The Moon Society hosts an ambitious Lava Tube Track at this year’s ISDC

May 22, 2013

The past few years, the Moon Society has been hosting the Moon Track at the annual International Space Development Conference sponsored by the National Space Society. This years ISDC is being held in San Diego, CA May 23-27th over the Memorial Day Weekend.

This Track will be on Thursday May 23, 2013, Lunar Lava Tube Exploration and Analog Workshop “Lava Tubes Earth, Moon and Beyond”
The Challenges of Earth Lunar and Mars Lava Tube Exploration push existing capabilities and are worth doing, as JFK said, “not because they are easy but because they are hard.”

The presentations of this Lava Tube Workshop include discussions on:

  1. Planetary Science
  2. Planetary Protection and Cave Protection
  3. Astrobiology
  4. Engineering Architecture and Design
  5. Instrumentation and In situ Data Processing, Analysis and Artificial Intelligence
  6. Analog and Precursor Activities
  7. Terrestrial Research and Commercial On-Ramps
  8. Education and Public Outreach

[Information above provided by Track Co-ordinator David Dunlop]

We hope to make each of these presentations available on the internet after the conference

To help set the mood, MMM Editor, Peter Kokh, who could not make it to this year’s event, contributed a Lava Tube Exhibit for the Moon Society’s Exhibit table.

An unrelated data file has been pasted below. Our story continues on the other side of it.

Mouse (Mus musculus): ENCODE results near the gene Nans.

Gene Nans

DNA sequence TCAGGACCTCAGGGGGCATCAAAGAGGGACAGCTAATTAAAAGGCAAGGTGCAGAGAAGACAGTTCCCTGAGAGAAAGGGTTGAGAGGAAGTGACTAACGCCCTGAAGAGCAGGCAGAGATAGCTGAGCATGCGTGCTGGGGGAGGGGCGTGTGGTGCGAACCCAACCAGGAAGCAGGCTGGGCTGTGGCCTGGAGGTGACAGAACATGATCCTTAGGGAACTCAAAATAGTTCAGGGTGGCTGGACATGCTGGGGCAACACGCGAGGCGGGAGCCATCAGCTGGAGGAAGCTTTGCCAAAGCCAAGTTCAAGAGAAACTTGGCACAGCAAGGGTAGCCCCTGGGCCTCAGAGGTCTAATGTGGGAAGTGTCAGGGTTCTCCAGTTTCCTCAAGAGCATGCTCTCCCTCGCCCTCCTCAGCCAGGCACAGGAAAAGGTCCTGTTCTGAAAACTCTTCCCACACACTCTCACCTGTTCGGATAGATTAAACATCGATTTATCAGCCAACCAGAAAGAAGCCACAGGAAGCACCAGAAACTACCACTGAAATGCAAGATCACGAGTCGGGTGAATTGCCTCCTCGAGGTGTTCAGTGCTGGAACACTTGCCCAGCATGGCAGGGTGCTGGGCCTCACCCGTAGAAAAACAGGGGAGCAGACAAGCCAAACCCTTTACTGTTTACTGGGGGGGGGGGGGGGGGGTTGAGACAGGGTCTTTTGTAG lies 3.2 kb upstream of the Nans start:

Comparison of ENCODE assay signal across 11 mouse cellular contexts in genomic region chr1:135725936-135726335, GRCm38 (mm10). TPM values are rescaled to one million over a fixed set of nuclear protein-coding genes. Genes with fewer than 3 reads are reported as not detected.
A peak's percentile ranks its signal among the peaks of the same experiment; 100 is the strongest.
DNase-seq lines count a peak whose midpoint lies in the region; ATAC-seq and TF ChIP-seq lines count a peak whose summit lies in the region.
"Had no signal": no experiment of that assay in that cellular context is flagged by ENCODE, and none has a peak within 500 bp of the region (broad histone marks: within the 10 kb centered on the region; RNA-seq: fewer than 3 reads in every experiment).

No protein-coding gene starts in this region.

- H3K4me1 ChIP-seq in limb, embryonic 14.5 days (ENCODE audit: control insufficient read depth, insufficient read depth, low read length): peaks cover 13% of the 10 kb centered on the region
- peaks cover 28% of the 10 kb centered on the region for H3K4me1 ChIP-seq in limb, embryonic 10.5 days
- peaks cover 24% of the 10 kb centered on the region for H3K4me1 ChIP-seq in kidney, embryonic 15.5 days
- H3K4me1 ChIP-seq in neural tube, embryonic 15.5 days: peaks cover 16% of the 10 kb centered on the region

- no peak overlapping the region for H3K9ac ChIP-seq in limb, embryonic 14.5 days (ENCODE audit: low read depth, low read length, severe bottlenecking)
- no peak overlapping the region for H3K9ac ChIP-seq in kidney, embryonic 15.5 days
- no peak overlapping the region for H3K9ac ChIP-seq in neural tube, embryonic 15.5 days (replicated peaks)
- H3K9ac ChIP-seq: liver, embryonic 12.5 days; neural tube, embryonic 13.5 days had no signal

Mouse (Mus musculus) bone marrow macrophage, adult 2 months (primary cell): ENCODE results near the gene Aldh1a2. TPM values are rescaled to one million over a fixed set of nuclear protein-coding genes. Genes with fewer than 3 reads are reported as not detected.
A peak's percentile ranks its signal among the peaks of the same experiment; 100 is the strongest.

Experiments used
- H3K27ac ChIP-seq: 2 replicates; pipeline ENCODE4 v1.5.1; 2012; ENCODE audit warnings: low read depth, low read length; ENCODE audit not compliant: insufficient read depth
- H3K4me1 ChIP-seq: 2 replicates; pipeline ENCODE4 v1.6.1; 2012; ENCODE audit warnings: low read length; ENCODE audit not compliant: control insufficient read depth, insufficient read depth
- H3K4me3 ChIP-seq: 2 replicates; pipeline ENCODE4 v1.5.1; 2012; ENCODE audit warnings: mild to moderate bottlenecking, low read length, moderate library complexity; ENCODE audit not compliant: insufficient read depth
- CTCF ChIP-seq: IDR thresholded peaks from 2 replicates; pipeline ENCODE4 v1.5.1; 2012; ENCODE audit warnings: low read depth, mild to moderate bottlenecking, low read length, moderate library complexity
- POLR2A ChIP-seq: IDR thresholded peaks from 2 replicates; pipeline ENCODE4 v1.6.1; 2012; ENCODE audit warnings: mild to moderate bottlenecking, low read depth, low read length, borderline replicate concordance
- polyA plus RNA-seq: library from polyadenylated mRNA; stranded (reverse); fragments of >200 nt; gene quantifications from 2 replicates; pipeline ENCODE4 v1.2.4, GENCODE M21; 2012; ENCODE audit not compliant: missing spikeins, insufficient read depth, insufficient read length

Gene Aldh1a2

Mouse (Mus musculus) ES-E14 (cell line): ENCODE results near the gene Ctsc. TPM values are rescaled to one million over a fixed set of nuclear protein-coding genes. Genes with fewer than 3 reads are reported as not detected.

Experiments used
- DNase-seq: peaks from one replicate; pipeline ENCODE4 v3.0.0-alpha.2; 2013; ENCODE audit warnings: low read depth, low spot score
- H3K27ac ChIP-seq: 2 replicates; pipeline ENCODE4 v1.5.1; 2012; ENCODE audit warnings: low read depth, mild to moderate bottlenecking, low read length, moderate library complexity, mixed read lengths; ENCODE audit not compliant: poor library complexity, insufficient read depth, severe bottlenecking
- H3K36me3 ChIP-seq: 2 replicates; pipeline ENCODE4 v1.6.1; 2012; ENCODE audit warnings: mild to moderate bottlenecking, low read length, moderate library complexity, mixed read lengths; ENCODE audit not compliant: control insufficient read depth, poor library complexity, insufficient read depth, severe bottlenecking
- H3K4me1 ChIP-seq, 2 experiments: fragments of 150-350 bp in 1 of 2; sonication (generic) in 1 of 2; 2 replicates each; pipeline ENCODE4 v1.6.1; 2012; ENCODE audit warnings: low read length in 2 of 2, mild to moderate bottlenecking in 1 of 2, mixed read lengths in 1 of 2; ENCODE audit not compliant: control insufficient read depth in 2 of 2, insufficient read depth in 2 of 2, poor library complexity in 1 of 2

The interior of this winding lava tube section can be viewed from both right and left ends, and via a cutaway of an elbow bend from the front.

Modeled inside are a “town settlement for 500 people” and a tower structure poking through a skylight opening, as well as some warehousing. The interior is lit by a string of battery powered LED lights inside a clear plastic tube slung from the tube ceiling. The tube itself is carved into 11 layers of 3/4″ insulation foam board.

The background image has two parts: above is a scene from the Apollo 17 mission as the astronauts were preparing to leave the Moon for the last time: “the end of the beginning.” The lower half of the background image looks into two terrestrial lavatubes. The message is not to judge the Moon by its surface: there is abundant sheltered volume below!

Text alongside the background image talks about lava tubes on the Moon: how they were formed and where we will find them, etc.

Text on the “apron” in front of the exhibit, explains what the viewer is looking at inside.

The open green box toward the back of the right hand side is the LED control panel.

Instructions to replicate the exhibit are available on request from Peter Kokh.

After ISDC, the lightweight 15 lb, 24″x36″x9″ exhibit will go to Dallas for the upcoming annual Moon Day event.